The Linguasphere Observatory (or "Observatoire", based upon its original French and legal title: Observatoire Linguistique) is a transnational linguistic research network.Contents1 History 2 The Lingua sphere Register and Linguascale referential framework2.1 Examples 2.2 Languages of London 2.3 See also3 "Langues de la Liberté/Languages of Liberty" 4 "In the galaxy of languages, each person's voice is a star" 5 See also 6 References 7 External linksHistory[edit] It was created in Quebec
Quebec
in 1983 and was subsequently established and registered in Normandy
Normandy
as a non-profit association under the honorary presidency of the late Léopold Sédar Senghor, a French-language poet and the first president of Senegal
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International Phonetic Alphabet
The International
International
Phonetic Alphabet
Alphabet
(IPA) is an alphabetic system of phonetic notation based primarily on the Latin alphabet
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Unicode
Unicode
Unicode
is a computing industry standard for the consistent encoding, representation, and handling of text expressed in most of the world's writing systems. The latest version contains a repertoire of 136,755 characters covering 139 modern and historic scripts, as well as multiple symbol sets
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Tripura
Tripura
Tripura
(/ˈtrɪpuːrɑː/ ( listen)) is a state in Northeast India. The third-smallest state in the country, it covers 10,491 km2 (4,051 sq mi) and is bordered by Bangladesh to the north,[6] south, and west, and the Indian states of Assam
Assam
and Mizoram
Mizoram
to the east. In 2011 the state had 3,671,032 residents, constituting 0.3% of the country's population. The area of modern 'Tripura' was ruled for several centuries by the Tripuri dynasty. It was the independent princely state of the Tripuri Kingdom under the protectorate of the British Empire which was known as Hill Tippera[7] while the area annexed and ruled directly by British India
India
was known as Tippera District (present Comilla District).[8] The independent Tripuri Kingdom (or Hill Tippera) joined the newly independent India
India
in 1949
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Bangladeshi Diaspora
The Bangladeshi diaspora
Bangladeshi diaspora
consists of people of Bangladeshi descent who have immigrated to or were born in another country. First generation migrants may have moved abroad from Bangladesh
Bangladesh
for better living conditions, to escape poverty, to support their financial condition or to send money back to families in Bangladesh. Annual remittances received in Bangladesh
Bangladesh
were 15.4 billion dollars as of 2015[update].[21] There is a large Bangladeshi diaspora
Bangladeshi diaspora
population in Saudi Arabia, where there are almost 1.2 million.[22] There are also significant migrant communities in various Arab states of the Persian Gulf, particularly the United Arab Emirates
United Arab Emirates
and Kuwait, where Bangladeshis are mainly classified as foreign workers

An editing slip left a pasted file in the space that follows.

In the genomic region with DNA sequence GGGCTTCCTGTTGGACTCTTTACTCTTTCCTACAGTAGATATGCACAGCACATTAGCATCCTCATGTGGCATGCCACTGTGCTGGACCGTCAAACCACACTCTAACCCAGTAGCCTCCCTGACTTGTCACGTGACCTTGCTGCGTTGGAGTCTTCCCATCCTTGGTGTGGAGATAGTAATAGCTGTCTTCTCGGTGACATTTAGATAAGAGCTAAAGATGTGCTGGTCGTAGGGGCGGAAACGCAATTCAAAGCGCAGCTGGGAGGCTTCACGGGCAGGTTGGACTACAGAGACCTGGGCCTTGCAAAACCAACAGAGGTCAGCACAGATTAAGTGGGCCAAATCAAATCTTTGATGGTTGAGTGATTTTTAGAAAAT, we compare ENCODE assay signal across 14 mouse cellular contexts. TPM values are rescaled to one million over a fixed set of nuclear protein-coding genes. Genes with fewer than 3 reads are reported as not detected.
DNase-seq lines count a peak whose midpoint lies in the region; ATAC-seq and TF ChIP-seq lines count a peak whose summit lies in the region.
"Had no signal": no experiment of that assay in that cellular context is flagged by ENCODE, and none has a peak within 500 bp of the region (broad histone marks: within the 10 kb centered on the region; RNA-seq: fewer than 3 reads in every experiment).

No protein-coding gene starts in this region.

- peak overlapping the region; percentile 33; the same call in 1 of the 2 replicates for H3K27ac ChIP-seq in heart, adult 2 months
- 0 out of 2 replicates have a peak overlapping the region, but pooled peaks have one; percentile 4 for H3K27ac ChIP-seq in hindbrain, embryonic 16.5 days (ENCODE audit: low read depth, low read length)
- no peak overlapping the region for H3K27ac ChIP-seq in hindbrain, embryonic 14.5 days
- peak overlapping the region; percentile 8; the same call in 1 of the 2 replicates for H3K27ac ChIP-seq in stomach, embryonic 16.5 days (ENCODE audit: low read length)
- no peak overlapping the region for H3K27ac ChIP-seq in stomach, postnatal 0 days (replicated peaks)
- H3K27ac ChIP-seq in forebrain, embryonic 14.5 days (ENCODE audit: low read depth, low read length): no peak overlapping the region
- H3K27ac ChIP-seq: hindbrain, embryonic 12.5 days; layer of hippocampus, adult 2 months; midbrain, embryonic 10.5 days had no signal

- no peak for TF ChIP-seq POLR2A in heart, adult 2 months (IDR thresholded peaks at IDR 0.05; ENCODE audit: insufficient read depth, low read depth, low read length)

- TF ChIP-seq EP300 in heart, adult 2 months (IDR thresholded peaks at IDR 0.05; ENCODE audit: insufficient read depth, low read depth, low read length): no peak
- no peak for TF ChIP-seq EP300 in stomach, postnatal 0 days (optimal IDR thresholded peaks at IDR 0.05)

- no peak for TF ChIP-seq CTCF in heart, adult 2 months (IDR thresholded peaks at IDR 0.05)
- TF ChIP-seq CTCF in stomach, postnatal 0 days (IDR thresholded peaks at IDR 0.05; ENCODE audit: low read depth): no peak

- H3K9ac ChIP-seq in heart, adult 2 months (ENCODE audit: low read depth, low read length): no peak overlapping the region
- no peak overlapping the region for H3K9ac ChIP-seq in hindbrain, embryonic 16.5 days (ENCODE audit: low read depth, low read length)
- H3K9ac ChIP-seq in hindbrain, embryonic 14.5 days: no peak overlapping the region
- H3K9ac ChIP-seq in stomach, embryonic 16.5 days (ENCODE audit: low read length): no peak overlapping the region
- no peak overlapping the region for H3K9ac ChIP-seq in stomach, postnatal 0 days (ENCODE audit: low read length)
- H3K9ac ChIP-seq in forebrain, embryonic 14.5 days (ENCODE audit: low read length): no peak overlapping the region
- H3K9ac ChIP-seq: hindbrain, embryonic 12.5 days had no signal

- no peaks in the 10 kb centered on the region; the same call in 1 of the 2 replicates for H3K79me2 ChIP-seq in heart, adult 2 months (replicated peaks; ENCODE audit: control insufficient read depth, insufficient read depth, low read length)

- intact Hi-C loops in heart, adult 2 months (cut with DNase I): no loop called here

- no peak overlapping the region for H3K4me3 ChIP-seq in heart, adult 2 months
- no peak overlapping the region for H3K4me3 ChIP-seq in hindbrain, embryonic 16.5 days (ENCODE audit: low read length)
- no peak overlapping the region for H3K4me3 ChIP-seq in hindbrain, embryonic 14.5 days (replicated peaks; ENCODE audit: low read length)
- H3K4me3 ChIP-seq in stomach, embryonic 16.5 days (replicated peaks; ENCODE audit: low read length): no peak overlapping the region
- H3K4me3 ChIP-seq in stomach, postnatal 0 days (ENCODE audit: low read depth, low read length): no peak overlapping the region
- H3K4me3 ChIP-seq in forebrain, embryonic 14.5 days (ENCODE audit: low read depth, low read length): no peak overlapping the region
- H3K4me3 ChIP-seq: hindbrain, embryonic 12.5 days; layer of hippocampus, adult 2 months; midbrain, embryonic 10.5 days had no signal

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Bangal
Bangal
Bangal
is a term used to refer to the people of East Bengal
Bengal
(usually from regions around Dhaka
Dhaka
and Barisal), now in Bangladesh
Bangladesh
(as opposed to the Ghotis
Ghotis
of West Bengal). The term is used to describe Bengalis from the east, who are marked by a distinct accent.[citation needed]Some of the people from East Bengal, mainly Hindus, migrated to West Bengal
Bengal
during the Partition of India
Partition of India
in 1947
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Ghoti People
Ghoti, also called Paschimbangiya or Pangiya, are a social group native to West Bengal
Bengal
(Paschimbanga), India. Their dialects, folk traditions (Lokachar) and cuisine are distinct from those of the Purbabangiyas or the natives of erstwhile eastern Bengal. The term came into greater use after many people from Bangladesh
Bangladesh
(then East Bengal
Bengal
and later East Pakistan) migrated to West Bengal
Bengal
during and after the Partition of Bengal
Bengal
in 1947. Initially there was a cultural and sociological clash between the native population and the refugees. Ghotis
Ghotis
are frequently distinguished by their Bangla accent and use of certain local dialects and figures of speech that Bangals in general would not use
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Bengali Hindus
Bengali Hindus
Bengali Hindus
(Bengali: বাঙালি হিন্দু) are ethnic Bengali adherents of Hinduism, and are native to the Bengal region of the Indian subcontinent
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Bengali Buddhists
Bengali Buddhists, (Bengali: বাঙালি বৌদ্ধ, are Buddhists of Bengali ethnic and linguistic identity. Bengali Buddhists constitute 0.4% of the population in Bangladesh. Buddhism
Buddhism
has a rich ancient heritage in the Bengal. The region was a bastion of the ancient Buddhist
Buddhist
Mauryan
Mauryan
and Palan empires, when the Mahayana
Mahayana
and Vajrayana
Vajrayana
schools flourished. South-eastern Bengal
Bengal
was ruled by the medieval Buddhist
Buddhist
Kingdom of Mrauk U
Kingdom of Mrauk U
during the 16th and 17th centuries